I've been reading up on the history of mass spectrometry (fascinating!), especially with regards to the technological advancements and scientific discoveries made by Alfred Nier. It seems that many of us stable isotope (geo)chemists consider measurement of
CO2 isotopologues and specifically d13C measurements to be the 'easiest' (or perhaps the most common?), new instruments seem to be first developed for CO2 measurements (and then tested for the other systems), and d13C measurements typically have the highest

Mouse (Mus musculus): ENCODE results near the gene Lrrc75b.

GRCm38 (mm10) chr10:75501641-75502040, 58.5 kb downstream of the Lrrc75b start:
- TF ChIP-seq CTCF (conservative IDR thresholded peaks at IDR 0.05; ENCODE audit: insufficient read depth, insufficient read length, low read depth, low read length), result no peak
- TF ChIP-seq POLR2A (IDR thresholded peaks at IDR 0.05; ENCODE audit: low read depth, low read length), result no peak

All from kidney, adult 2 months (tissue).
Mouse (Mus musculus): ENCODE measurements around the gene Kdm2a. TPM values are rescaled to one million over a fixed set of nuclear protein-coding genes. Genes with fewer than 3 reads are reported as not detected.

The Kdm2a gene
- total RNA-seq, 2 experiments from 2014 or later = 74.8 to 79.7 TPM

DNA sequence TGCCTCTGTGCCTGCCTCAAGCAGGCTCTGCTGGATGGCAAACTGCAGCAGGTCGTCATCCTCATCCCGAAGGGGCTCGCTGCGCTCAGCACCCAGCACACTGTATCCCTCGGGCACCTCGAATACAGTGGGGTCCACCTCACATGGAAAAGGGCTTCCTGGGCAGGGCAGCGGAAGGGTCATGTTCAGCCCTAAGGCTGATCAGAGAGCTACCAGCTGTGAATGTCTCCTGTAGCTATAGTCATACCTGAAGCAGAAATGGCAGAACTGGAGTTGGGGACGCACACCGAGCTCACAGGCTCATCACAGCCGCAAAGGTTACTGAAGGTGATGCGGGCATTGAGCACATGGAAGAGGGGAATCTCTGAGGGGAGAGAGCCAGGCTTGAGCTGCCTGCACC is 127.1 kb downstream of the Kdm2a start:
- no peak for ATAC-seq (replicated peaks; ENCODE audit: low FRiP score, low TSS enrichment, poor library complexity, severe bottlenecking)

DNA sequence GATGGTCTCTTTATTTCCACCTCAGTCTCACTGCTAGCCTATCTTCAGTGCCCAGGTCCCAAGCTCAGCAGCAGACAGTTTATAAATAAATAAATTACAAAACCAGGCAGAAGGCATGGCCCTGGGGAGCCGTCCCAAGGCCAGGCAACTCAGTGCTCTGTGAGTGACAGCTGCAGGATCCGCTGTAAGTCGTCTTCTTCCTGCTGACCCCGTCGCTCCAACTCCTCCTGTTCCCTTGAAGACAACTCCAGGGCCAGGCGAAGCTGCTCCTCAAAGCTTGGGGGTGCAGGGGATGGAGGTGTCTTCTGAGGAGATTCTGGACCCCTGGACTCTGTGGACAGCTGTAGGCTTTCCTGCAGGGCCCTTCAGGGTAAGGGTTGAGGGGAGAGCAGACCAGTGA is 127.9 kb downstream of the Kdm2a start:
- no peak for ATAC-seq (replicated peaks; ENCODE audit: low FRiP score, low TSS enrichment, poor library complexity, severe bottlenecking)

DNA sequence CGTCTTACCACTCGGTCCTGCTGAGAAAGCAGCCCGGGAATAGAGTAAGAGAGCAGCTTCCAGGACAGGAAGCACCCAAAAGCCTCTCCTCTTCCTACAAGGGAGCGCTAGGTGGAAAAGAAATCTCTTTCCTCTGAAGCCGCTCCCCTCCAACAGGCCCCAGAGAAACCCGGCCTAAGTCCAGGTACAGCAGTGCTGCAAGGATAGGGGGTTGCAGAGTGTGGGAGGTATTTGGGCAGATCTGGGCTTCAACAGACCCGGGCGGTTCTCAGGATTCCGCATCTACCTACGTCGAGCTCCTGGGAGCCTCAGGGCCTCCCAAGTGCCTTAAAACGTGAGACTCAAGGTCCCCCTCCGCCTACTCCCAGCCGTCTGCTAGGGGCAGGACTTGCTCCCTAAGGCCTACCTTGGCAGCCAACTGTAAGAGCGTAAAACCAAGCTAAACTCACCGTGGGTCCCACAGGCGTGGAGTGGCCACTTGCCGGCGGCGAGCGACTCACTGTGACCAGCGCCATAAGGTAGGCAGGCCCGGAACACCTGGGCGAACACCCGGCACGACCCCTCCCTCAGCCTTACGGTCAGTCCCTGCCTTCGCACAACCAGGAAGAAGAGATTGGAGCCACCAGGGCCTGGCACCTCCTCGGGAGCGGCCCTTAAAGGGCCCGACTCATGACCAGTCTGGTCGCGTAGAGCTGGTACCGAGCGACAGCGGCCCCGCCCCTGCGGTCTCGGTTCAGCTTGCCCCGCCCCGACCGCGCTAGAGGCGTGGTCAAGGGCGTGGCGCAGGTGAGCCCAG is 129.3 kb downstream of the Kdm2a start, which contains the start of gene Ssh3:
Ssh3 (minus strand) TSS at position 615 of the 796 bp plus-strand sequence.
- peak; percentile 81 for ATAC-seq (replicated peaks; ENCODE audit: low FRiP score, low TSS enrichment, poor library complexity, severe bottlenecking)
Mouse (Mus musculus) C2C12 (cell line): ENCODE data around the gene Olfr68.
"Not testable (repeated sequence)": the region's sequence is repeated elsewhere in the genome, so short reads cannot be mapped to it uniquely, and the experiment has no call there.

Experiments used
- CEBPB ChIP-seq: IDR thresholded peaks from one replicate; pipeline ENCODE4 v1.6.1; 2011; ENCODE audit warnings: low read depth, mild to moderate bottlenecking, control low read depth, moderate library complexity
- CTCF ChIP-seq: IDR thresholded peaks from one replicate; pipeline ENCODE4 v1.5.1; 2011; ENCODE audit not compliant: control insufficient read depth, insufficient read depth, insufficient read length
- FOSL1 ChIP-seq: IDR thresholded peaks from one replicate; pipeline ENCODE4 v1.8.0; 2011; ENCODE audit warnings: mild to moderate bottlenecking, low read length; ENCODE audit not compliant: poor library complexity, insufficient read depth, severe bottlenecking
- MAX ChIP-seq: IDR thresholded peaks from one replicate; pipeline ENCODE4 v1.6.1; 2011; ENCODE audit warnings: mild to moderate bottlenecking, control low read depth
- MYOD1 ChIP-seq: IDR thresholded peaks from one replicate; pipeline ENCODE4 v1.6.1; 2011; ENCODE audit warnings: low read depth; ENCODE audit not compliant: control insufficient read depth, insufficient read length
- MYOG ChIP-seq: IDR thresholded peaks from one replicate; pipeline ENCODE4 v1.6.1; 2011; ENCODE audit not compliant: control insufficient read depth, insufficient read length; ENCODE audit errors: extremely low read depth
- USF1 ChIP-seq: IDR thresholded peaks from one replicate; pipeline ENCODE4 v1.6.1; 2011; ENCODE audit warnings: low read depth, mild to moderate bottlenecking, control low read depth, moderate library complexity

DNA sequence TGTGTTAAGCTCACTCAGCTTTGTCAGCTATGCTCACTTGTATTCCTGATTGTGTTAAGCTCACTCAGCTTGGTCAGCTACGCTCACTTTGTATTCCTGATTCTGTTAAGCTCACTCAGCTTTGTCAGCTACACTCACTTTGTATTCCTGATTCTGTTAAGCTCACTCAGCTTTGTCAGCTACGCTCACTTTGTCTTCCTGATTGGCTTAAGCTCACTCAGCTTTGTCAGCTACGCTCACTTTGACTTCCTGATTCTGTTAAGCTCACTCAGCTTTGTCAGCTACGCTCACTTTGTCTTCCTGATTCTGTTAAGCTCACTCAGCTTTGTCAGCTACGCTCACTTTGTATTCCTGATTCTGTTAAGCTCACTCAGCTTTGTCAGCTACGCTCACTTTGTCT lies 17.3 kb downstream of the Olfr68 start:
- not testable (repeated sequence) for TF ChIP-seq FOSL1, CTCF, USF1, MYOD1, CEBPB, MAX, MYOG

precision. Indeed, Nier and Gulbransen laid the foundation for carbon isotope measurements (published) in 1939. There are lots
of great scientific reasons for measuring CO2 isotopologues and/or d13C of some material.
My question is, from a philosophical, scientific, or technological standpoint, where does this (historical) proclivity for d13C and/or CO2 measurements come from?
I look forward to your thoughts!
Bethany Theiling, Ph.D.
Planetary Environments Laboratory, Code 699
NASA Goddard Space Flight Center
Greenbelt, MD 20771